Since 1990 the consumption of sugar has been growing at a rate of around 5% per year in Asia and the Middle East and 4% in Africa. Total world consumption at the moment is around 170 million tons, which is around 25kg per person. The ten largest importers of sugar consume around two thirds of the worlds total consumption. While consumption of sugar has gone up, sugar prices in recent years have been under pressure because of large supplies in the world market.
The largest importers of sugar are China, Indonesia, the US, and Europe. Sugar is a highly international commodity and most sugar prices in the world are quoted in USD. The international trade in sugar is around 20-25% of total world demand; this is high when we compare it to other commodities in which trade is normally 10-20% of world demand. Years ago sugar trade was mainly carried out between governments and through long-term contracts. In recent decades however, sugar trade has been liberalized. The fact that the market is more open now has had a large influence on sugar prices.
In 2012 the total amount of sugar traded on the international market was 56 million tons. The trade is expected to increase to 65 million tons in 2022. Presently, two thirds of all exported sugar is raw sugar while one third is refined sugar. Of all the sugar traded internationally 90% is sea borne. Sugar producing companies are normally bound to one region, while the trading houses are much more international. Because of the liberalization of sugar trade, sugar prices have become much more sensitive to world market events.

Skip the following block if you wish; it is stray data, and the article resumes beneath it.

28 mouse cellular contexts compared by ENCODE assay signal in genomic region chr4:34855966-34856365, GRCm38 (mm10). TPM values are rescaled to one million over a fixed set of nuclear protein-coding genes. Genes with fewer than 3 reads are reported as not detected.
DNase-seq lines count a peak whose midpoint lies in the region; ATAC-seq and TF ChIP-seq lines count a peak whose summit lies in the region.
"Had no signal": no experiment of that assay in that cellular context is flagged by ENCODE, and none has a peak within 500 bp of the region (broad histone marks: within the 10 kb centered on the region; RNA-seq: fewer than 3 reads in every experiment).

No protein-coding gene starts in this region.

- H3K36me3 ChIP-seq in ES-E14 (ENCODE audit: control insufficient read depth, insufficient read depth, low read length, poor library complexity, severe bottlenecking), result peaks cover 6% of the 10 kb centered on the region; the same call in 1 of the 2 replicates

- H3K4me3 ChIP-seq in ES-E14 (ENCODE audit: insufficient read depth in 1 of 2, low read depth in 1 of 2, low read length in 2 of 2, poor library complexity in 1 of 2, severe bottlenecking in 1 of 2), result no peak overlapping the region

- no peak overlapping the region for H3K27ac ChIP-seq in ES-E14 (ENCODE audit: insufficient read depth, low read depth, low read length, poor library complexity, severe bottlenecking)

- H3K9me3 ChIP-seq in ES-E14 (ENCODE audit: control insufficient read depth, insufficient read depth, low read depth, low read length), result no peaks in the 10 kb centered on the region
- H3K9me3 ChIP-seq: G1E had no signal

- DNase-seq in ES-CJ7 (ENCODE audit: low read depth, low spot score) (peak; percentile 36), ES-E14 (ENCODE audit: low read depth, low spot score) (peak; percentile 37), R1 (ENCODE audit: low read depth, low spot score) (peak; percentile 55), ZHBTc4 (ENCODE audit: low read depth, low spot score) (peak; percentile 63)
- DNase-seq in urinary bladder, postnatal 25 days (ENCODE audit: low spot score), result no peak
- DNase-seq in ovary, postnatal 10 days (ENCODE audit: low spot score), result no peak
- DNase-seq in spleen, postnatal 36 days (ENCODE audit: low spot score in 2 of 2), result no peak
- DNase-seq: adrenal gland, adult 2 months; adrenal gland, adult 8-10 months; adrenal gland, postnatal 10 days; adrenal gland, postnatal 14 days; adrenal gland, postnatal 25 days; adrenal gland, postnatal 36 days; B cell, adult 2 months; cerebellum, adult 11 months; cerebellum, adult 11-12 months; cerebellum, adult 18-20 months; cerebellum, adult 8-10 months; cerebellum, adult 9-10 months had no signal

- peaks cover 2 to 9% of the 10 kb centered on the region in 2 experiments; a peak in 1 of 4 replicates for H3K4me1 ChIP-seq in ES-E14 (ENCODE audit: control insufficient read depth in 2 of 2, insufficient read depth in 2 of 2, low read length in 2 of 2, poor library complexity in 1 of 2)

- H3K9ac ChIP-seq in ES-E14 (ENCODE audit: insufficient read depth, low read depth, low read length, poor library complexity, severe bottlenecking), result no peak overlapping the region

In the raw sugar market, Brazil remains dominant. Furthermore; the top 5 exporters of raw sugar supply 85% of the total exported volume. On the demand side the FSU countries, the Middle East and Asia account for 70% of world import demand for raw sugar. Not surprisingly these countries are the leading forces of demand side sugar price setting in the market.
Refining white sugar at destination instead of origin has increased in recent years. Reasons for this increase were both economical as well as political. For a long time the EU was the only sizable supplier of white sugar. At present there are several refineries worldwide and high quality white sugar has been partly replaced by low quality sugar. Brazil, Thailand, Mexico and the EU supply over 60% of all white sugar exports. The ten largest importing countries of white sugar represent less than 45% of white sugar demand. On the futures market the sugar price of white sugar trades at a premium to raw sugar. The retail sugar price of raw sugar is normally higher than the sugar price for white sugar due to the misconception that raw sugar would be healthier than white sugar.
The rise of ethanol, especially in Brazil, has influenced sugar prices significantly. Brazil is the second largest producer of ethanol worldwide and the single largest producer of sugar cane based ethanol. The United States is the largest producer of ethanol, producing 52 billion liters per year. American ethanol however is mainly produced from corn. Brazil produces 28 billion liters of ethanol from sugar cane every year. In Brazil demand for sugar cane from the ethanol industry has surpassed the demand from the sugar industry. Brazil also exports ethanol, predominantly to the EU, South Korea, the US and Japan.